Robot & Frank (2012)

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Friendship doesn't have an off switch.


   I wanted to get one more movie out there at the end of 2013, and Robot & Frank has been sitting in my queue to watch for a solid month or so now. A new year is for some a rather serious note, and the last movie didn't feel quite party enough to be a "out with a bang" or serious enough to represent the hopes for the coming year. Welcome then a tale about a man and his robot, where we are reminded that just because something is new doesn't mean we should abandon the old.


   Frank (Frank Langella) is getting old, and his memory is only getting worse as time goes on. His old habits and job of being a cat burglar, on the other hand, seem to be sticking rather strong to ole Frank. His daughter is never around - travelling for her job - and his son is growing tired of making a 10 hour round trip once a week to try and take care of his father. On his most recent trip the son feels that he finally has a remedy for the situation - a robot aide to try and make sure that Frank is well taken care of and eliminate the need for that weekly round trip so he can spend more time with his own kids.

   As our story progresses, Robot (who goes un-named the entire film and is voiced by Peter Sarsgaard) starts to grow on Frank as a friend and buddy in crime (literally). Turns out, the little robotic helper will do pretty near anything to try and help Frank be as healthy as he can - including going to the extent of planning and executing heists as an activity to help improve Franks memory. Along the way, a few hiccups come up, a couple of twists and turns, and by the end the story should very well have you by your heart-strings. If it doesn't anyways, you might not be human.

   There isn't a lot of action in this movie, which isn't to say that the pace is plodding or that entertainment value is low. It's a movie that works with characters, and through characters tells a narrative (which to me at least felt rather compelling). It's a bit hard to picture an aging "master thief" getting back in the game with any sort of success, and yet we watch as Frank goes about this and at the same time forms a bond with his robotic cohort. We see the interactions between the family of Frank and himself, and although we never see any flashbacks or anything of the sort to have it hand-fed to us we get a pretty solid feel for the family dynamic. The plot proceeds with a purpose, and if ever it's slow it I didn't notice thanks to the solid emphasis on characters rather than flashy action or (in the case of a movie such as The Hobbit) long drawn out interactions that feel as though they could just be discarded and the movie wouldn't be hurt the slightest.

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   Acting here is done wonderfully, to the extent that some reveals at the tail end of the movie come off as a complete surprise. Robot, although lacking of "life" or any aesthetic embellishments, comes off as a very real character just as distinct as Frank himself. Supporting cast help bring the movie to a polished state, acting well enough that I could associate the experience Frank is having on screen to my own interactions with some of the "newer generations" of folks out there. Lines are delivered well, and I find myself draw into the movie to an extent that I don't recall any music being there, although the back of my mind tells me that I know I heard some somewhere while watching this.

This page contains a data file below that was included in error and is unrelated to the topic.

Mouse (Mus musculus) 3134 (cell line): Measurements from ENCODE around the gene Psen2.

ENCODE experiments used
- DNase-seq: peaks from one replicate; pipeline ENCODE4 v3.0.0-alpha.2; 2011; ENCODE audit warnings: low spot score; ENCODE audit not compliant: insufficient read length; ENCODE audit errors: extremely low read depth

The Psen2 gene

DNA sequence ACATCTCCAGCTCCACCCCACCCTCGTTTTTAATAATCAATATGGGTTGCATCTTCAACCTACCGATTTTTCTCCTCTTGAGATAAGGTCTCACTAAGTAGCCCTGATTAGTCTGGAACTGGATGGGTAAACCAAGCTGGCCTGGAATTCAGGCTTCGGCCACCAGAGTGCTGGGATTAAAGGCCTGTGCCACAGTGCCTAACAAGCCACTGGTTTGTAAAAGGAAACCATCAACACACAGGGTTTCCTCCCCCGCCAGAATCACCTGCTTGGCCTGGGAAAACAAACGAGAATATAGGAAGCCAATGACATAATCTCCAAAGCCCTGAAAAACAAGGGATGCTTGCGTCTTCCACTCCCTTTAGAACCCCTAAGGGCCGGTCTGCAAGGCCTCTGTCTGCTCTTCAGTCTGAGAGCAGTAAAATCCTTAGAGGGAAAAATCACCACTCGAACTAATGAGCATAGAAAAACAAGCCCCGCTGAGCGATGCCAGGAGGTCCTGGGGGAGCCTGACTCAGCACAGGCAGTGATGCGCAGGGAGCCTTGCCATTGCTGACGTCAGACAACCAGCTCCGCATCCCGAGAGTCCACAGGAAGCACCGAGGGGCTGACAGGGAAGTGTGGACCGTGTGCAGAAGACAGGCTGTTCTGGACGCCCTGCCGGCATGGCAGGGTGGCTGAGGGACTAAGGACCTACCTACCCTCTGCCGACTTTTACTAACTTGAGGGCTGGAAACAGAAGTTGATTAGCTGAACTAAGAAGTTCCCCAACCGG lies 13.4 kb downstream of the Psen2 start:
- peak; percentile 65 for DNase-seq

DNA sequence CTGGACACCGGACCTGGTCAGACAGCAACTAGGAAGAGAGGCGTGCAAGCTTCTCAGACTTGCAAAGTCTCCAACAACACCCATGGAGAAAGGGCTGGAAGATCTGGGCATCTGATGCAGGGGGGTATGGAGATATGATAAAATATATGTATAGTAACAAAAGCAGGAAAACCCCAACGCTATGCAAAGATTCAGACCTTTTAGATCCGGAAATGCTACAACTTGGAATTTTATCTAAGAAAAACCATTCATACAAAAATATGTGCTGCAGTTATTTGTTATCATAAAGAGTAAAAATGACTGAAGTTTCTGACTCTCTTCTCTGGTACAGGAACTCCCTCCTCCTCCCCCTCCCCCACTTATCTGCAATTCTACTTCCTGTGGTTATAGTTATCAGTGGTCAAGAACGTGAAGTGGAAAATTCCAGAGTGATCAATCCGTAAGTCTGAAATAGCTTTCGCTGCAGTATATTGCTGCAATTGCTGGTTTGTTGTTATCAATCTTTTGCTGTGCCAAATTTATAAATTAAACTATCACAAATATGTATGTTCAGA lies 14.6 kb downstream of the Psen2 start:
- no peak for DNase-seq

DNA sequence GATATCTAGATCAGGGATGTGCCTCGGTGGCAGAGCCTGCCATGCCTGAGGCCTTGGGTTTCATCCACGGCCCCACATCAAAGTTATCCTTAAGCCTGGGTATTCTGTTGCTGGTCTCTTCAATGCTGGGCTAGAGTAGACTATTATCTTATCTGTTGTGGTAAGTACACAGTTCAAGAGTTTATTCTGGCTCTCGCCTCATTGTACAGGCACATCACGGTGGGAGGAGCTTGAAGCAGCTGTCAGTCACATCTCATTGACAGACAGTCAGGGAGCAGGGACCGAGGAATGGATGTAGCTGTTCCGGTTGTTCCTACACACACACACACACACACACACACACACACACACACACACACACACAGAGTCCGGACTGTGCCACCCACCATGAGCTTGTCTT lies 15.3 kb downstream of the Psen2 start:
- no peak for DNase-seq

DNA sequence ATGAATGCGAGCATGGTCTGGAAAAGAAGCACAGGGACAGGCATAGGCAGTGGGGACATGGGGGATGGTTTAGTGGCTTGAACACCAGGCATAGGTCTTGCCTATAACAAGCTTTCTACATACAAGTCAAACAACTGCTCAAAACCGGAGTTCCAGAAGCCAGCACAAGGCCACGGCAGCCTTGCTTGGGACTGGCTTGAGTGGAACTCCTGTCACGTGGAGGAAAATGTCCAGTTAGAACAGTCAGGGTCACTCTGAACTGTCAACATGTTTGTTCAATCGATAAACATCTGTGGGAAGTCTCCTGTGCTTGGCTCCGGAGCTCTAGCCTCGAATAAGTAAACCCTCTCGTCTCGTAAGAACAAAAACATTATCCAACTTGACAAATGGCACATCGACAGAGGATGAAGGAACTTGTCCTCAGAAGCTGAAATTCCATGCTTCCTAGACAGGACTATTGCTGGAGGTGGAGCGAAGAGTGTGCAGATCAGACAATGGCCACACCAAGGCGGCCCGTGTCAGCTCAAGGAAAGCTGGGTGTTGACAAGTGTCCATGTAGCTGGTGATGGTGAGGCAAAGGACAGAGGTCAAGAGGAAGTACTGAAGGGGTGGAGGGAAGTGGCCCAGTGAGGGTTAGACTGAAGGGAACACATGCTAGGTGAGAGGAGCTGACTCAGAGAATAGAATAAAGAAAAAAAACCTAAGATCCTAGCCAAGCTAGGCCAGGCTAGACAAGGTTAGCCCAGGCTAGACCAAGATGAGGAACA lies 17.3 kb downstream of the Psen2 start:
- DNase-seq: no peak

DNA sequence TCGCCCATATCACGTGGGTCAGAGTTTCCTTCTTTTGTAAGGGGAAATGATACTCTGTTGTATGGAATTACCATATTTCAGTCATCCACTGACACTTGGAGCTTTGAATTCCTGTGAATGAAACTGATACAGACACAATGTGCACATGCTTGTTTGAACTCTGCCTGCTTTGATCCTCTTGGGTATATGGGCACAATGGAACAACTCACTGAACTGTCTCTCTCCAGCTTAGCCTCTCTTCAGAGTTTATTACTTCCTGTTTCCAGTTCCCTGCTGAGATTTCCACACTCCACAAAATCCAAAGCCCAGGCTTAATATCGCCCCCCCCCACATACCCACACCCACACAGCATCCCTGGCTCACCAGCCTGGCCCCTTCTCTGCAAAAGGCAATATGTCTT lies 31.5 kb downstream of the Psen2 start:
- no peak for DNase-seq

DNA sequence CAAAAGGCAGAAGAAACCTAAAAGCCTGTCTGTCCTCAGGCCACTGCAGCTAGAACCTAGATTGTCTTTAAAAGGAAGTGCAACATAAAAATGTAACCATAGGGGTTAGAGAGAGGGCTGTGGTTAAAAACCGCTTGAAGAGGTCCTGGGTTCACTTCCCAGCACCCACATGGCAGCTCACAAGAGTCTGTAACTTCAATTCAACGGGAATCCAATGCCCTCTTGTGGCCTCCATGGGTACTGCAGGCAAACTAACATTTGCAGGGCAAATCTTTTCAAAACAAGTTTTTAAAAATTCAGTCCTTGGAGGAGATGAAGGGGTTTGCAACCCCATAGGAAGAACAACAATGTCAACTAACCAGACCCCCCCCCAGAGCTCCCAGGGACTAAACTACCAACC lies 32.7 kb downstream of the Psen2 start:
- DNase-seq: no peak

Memory loss, although it's funny to joke about, really is a rather serious matter. It hit's a bit home more for me (a guy who's admittedly got a terrible memory) than maybe most, but the portrayal in this movie seems to hit both sides of that nail right on the head. Family issues are touched upon in a few heartfelt moments, but don't seem as though they got so much focus that it turned the mood darker than it had to be. The "out with the old, in with the new" mentality is also visited, showcased primarily by the dealings with the library getting turned into something very much unlike a library, but also in part with how Frank is treated by his kids.

   It's pretty compelling stuff really, at least for me. By the end, it has me hooked and legitimately interested in the characters of Frank and the Robot, and when the ending comes along it bares its fangs and moves in for the kill. I wasn't entirely sure what to think of this movie going off it's description, which makes it sound more like a comedy, but in the long run am glad I tuned in to it. The scenery used for the shots are beautiful, and the computerized elements (such as the phone calls and high-tech devices) are all well done without being overly-futuristic. The robotic members of the cast all look very much as though they are part of a progression of robots that already exists (some of which is shown during the credit reel). 

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   In the long run, this is one that I can recommend to people looking for a rather character-driven movie. It might not appeal to the explosions and high-octane crowd, and there isn't a whole lot of comedy getting passed around in this one, but it's not everyday that I can tell people who are into drama that I've got a decent recommendation for them. If any of the review makes you feel interested, go ahead and check it out, and feel free to let me know if you are satisfied with it or not. I can't guarantee that you'll enjoy the movie as much as I did, but if it can elicit a bit of a reaction out of me then it must at least be a pretty darn good drama.

Robot & Frank @ IMDB

Robot And Frank
Starring Frank Langella, Peter Sarsgaard, Susan Sarandon, James Marsden, Liv Tyler